While they are haunted by ghostly apparitions, two parents try to protect their young son from a dark secret that could destroy their family.
September 5th, 2017
Mother Vera (Virginia Newcomb), father Ray (Michael LaCour) and son Sam (Cannon Bosarge) wake up each morning in their two-story, old house – apparently somewhere in the south. They make coffee, eat breakfast and continue work on a tabletop puzzle. Sam never knows what day it is (it seems to always be a summer weekend), and so he goes about his day playing with his toys and wondering why his parents are acting so strangely. Turns out, they’re not able to leave their home, and eventually, it’ll become clear that they are not the only inhabitants of their abode.
Other than the lead performance from Virginia Newcomb (she could be the younger sister of Sissy Spacek) as Vera – there is not one decent performance in all of the film. Admittedly, it’s a small cast – three leads with about four supporting roles… and none of them are any good. And even Newcomb isn’t good all the way through. She’s good at emoting and producing real tears – but some of her reactions don’t quite sell it. I believe that if she were given a better script and perhaps receive stronger direction, that she would be a force to reckon with. Sadly, The Atoning is clearly not the best place to show off what appear to be innate acting talents on the part of Newcomb.
I didn’t like the casting of Ray. Michael LaCour is one of the film’s producers (as well as its casting director) and so it feels like something of a vanity piece to have himself cast in the lead role. He’s simply not good. I can see Ray’s kind of down-trodden moroseness as both pivotal and reasonable to what’s happening to this family, but his performance never goes much beyond that. There’s no urgency in anything he does or says, and when the second big reveal (not much of a mystery) comes to pass – his feeble attempts to emote are painful to watch.
As the kid Sam, Cannon Bosarge is so young and green, that you can sort of allow a pass on his less-than performance. He gets the chance to redeem his affected work in the film’s climax a bit (perhaps owing to the strength of his on-screen mother’s acting work), but overall, this is not a strong bit of acting from this kid.
And not that this complaint is his fault, but Bosarge is clearly a pre-teen. Some of the dialogue, actions and reactions from his character – make him sound and appear to be much younger. His meekness as Sam feels like it should be coming from a kid at least 4 years younger. So to the filmmakers, either cast a younger kid if that’s what you need, or adjust the dialogue to suit your older casting choice. As is, the actor cast doesn’t properly match the written character.
The demonic creatures who appear in the film’s second half (it would have been far more interesting to receive hints of their presence early on) are played by actors who would not be out of place performing in some sort of haunted house. These actors feel like the over-zealous (and generally untrained) actors in such seasonal Halloween events. There is no nuance employed in their performances. And it feels as though they take it far too seriously. The result is what you’ll see in The Atoning – bad actors trying to convince an audience that they’re bloodthirsty monsters. It does nothing but ring completely false.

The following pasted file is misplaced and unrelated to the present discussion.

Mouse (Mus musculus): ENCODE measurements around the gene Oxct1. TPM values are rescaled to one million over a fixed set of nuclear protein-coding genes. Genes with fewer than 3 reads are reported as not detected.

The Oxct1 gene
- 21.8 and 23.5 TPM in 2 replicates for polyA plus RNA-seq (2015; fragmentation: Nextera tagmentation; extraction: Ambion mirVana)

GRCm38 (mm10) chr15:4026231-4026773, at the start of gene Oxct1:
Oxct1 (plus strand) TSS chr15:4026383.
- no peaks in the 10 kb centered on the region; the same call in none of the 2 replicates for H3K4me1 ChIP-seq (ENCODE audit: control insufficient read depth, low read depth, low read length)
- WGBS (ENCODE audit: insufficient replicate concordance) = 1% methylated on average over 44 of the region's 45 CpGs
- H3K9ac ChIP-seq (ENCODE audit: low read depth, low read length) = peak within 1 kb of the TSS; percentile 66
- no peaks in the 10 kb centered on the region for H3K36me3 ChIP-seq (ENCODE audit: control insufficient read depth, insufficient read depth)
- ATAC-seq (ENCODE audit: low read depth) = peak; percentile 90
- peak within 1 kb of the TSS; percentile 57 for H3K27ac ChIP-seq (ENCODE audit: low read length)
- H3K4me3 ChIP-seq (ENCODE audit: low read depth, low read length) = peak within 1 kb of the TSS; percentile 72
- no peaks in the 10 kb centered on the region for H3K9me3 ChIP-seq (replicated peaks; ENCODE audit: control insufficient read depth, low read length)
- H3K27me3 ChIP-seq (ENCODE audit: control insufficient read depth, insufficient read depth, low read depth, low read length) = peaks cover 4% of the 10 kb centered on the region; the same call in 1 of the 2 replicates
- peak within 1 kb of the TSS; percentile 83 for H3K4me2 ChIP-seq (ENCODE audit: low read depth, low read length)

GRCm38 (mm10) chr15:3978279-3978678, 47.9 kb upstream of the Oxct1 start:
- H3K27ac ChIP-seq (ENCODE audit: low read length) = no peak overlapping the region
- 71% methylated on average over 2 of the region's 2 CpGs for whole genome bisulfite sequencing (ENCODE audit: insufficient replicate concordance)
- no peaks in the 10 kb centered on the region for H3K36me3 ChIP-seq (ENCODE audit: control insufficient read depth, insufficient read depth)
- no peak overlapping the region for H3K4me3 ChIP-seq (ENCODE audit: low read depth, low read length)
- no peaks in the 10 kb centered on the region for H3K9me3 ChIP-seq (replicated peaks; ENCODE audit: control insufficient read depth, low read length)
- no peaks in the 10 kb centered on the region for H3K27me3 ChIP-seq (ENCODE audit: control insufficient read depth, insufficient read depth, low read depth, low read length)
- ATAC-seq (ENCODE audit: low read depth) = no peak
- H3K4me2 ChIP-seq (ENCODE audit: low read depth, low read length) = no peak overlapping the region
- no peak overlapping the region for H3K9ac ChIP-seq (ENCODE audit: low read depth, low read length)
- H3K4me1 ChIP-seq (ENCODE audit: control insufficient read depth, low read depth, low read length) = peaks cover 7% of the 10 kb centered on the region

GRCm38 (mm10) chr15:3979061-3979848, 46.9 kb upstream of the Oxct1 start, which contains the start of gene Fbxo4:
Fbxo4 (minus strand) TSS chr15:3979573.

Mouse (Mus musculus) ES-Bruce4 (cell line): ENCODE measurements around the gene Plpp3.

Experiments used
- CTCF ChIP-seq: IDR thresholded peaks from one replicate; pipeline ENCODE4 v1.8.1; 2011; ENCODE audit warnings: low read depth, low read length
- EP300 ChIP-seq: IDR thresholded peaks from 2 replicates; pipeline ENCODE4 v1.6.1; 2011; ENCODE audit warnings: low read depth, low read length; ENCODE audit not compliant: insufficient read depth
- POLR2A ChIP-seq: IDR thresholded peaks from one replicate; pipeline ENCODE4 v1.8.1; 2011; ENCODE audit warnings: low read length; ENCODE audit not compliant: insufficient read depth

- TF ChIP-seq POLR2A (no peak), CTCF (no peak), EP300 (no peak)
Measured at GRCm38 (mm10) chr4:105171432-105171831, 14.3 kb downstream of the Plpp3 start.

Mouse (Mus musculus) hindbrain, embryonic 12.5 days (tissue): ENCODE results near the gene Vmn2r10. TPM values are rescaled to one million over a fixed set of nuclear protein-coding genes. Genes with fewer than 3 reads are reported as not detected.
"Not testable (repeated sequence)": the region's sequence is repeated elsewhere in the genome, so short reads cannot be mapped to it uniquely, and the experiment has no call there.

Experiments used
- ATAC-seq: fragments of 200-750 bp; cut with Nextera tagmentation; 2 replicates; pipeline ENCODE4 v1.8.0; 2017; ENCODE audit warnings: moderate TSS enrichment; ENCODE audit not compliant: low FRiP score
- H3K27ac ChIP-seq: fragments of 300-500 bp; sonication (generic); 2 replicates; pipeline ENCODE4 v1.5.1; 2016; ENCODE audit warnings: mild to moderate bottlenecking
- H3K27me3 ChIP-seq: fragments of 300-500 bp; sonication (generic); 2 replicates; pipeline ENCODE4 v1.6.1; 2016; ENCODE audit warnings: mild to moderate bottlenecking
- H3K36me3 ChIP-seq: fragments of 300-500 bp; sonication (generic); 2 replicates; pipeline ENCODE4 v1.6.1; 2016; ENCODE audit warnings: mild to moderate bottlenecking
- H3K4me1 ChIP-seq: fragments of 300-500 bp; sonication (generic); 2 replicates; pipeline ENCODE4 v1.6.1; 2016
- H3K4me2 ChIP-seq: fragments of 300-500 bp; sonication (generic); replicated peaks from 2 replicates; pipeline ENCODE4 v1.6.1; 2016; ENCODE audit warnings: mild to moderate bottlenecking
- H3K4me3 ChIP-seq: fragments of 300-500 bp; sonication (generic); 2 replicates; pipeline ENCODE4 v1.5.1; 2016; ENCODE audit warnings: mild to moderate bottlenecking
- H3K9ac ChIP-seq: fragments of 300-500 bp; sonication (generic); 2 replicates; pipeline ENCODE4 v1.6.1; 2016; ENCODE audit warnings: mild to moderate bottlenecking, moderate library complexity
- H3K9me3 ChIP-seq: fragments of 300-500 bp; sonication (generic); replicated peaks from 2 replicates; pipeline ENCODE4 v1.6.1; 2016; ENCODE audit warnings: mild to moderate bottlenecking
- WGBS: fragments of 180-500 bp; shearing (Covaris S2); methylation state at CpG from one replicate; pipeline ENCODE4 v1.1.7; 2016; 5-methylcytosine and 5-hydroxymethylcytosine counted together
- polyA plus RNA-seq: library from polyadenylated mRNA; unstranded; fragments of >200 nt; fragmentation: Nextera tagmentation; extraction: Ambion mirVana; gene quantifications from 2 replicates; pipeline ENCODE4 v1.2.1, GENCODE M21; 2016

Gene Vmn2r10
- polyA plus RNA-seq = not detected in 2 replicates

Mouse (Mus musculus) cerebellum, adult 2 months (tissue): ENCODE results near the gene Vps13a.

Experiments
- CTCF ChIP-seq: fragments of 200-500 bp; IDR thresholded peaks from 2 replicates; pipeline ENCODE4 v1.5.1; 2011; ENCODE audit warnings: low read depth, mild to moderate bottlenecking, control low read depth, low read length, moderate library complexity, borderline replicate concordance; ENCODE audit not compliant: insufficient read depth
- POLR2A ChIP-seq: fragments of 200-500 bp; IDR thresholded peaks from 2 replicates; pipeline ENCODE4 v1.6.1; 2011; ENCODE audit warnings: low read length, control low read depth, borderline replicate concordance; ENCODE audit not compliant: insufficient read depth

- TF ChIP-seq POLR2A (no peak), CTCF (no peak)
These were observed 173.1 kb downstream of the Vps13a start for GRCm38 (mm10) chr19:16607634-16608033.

The location used for the home is full of potential – but it feels wasted by the generally flat lighting, uninspired camerawork and repetitive framing. Perhaps drastic lighting changes could have been employed as the film continues (and gets darker) – but having the same design and angles all throughout the film, becomes tedious.
And there have been plenty of one-location thrillers which have made a concerted effort to keep things changed up, so a potential excuse of “you can only do so much with this one location”, doesn’t fly.
The film borrows from films like The Others, Ghost and even pilfers ideas from Tim Burton’s Beetlejuice. There’s even the film’s own version of “The Handbook for the Recently Deceased” which is discovered and then studied by Ray. But the film doesn’t have the magic, the tension or heart of any of those films.
The story meanders. I think that the overriding concept – in the hands of a better filmmaker and a better writer (both of these tasks currently fall to Michael Williams), could have been far more intriguing. There’s little to no build, and so watching the film becomes a tiresome exercise.
Much like the situation in which the characters find themselves – you’ll experience boredom, the need to escape and the doldrums of repetition.
I was able to figure out what the situation was – within four minutes. And that’s not a call-out to my brilliance or mesmerizing film-watching skills. But the film reveals what I already knew, at the halfway point. So you’re wondering where the film goes from there. There is a second big reveal at the film’s conclusion, but as mentioned above – that was no great surprise either.
At that same halfway point, there’s a séance sequence. It’s so completely cliched, so dreadfully acted (particularly by the actress portraying psychic Charon – played by Dorothy Weems) and so uninspired, you’ll have no choice to but to roll your eyes and begin the inevitable “mental check-out”.
And I hate to be that person, but nothing pulls you from a film (if you haven’t already given up) like seeing the reflection of a boom mike in the glass of a framed art piece on the wall. How are these things either missed or not properly addressed? In this day and age, such slip-ups are inexcusable.
With one decent (but not perfect) performance and the potential for an overall interesting premise (which is never properly exploited) and nothing else – The Atoning can be pretty much summed up with this – “Watch at your own risk.”
The Atoning will be released in theatres and on VOD on September 5th, 2017.